I’m moving to a townhouse with limited direct sunlight. I would like to put a Japanese maple in a north-facing garden but don’t know if it will do well. What are the best kinds? Also, when is the best time to plant a small tree?
Japanese maples are small decorative trees which are becoming more popular as more dependable cultivars come on the market. Even so, an established tree will sometimes succumb in a severe winter. Their light requirements vary.
The trees can grow in a northeast exposure, and 6 hours of sunlight is not too much, according to Jeff Sibley, nursery manager of Red’s Garden Center, Northbrook. They need a moist, well drained, neutral soil, amended with organic matter. They can grow to 8 feet tall in a good location. He says the best planting time is right after Mother’s Day. A protected spot and plenty of moisture are critical elements for survival, even with the newer cultivars.
Sibley recommended the following cultivars of Acer palmatum var. dissectum, a cut-leaf variety, as the most graceful trees:
I want to raise the level of my lawn as much as 2 feet in places. I now have a large quantity of somewhat composted wood chips and I am wondering if I can use them as fill to raise the ground level and provide a good soil in which to sow a lawn.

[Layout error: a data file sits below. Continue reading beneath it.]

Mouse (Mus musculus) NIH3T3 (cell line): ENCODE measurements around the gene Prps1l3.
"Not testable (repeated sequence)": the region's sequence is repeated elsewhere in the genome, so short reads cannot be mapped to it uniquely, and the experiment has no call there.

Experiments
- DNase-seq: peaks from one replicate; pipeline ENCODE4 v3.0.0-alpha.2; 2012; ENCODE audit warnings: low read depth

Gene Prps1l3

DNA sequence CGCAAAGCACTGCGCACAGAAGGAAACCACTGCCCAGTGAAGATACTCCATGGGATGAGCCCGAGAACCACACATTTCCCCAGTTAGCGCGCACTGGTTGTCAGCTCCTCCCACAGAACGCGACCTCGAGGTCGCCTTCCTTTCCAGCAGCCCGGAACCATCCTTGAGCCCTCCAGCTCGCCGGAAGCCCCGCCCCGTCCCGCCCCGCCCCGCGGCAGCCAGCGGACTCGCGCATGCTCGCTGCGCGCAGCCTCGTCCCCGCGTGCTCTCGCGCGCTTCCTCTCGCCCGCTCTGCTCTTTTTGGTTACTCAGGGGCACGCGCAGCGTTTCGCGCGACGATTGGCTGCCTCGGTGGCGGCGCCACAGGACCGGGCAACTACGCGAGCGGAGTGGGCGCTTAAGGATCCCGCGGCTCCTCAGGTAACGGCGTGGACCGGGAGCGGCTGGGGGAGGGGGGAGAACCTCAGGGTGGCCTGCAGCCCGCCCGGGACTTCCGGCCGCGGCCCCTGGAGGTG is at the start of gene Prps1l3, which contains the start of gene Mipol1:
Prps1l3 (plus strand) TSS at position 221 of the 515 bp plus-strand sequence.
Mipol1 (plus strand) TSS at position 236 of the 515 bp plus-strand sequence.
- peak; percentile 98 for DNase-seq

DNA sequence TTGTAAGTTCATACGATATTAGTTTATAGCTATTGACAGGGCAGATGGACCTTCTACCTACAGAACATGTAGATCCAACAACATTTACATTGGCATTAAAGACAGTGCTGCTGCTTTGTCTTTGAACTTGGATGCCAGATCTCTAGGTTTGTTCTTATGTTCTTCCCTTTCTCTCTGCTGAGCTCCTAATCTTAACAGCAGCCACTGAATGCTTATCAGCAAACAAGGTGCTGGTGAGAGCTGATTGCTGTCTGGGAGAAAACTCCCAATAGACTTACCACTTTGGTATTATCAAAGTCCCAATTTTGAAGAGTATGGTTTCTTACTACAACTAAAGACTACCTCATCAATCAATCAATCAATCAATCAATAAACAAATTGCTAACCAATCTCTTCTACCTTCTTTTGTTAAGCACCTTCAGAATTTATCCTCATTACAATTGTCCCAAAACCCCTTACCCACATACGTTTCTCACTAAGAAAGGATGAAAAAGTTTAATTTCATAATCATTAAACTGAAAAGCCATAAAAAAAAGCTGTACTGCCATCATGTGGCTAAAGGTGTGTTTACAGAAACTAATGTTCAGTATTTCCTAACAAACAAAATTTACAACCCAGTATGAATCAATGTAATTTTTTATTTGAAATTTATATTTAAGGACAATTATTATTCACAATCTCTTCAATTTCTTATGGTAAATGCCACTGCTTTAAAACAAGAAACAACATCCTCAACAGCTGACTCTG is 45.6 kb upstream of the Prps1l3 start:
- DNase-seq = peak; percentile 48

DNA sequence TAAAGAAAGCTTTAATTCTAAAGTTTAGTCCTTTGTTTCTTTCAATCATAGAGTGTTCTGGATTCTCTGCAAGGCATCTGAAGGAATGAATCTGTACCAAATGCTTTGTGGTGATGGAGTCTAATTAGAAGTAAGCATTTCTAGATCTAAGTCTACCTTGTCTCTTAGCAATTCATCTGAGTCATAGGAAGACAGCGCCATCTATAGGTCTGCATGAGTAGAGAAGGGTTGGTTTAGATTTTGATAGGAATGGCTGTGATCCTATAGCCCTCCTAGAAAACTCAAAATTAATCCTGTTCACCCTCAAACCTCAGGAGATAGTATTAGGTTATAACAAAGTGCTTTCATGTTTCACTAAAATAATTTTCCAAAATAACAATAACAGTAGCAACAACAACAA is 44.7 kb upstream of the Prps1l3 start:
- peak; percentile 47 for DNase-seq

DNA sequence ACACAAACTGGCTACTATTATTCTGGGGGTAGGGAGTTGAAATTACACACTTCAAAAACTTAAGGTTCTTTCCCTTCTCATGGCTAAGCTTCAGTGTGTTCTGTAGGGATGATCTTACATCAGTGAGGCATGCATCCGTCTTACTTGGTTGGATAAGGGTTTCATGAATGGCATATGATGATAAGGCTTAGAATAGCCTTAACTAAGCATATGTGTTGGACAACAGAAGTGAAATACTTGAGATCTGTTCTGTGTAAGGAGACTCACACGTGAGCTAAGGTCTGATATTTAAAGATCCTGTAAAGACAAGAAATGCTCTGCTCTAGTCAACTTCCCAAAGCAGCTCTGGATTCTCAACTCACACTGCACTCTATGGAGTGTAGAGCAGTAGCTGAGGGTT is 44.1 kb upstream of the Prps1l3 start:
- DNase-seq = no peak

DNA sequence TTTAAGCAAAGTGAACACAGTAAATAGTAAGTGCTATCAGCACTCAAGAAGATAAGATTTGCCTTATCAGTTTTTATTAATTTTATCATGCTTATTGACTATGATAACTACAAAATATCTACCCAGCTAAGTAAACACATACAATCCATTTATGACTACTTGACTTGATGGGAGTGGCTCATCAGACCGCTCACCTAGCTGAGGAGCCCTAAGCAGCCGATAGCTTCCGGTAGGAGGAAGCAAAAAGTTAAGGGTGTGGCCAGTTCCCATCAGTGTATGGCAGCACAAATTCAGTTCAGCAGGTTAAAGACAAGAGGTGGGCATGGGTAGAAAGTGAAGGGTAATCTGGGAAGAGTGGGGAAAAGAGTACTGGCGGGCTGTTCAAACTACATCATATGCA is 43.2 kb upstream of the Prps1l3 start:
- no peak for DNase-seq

I’d like to know the secret to growing a decent-sized pumpkin for jack-o-lanterns for the grandkids and for decorating. My experience in recent years is that they get about as big as a basketball and then begin to rot. What am I doing wrong?
We moved into a house with a lovely azalea that didn’t bloom. We thought it might have been over-pruned. Last fall we did not prune it and now it still hasn’t bloomed. I was hoping to transplant it this year, but it looks rather sickly. Shall we prune it again and give it another year? Can I still transplant it?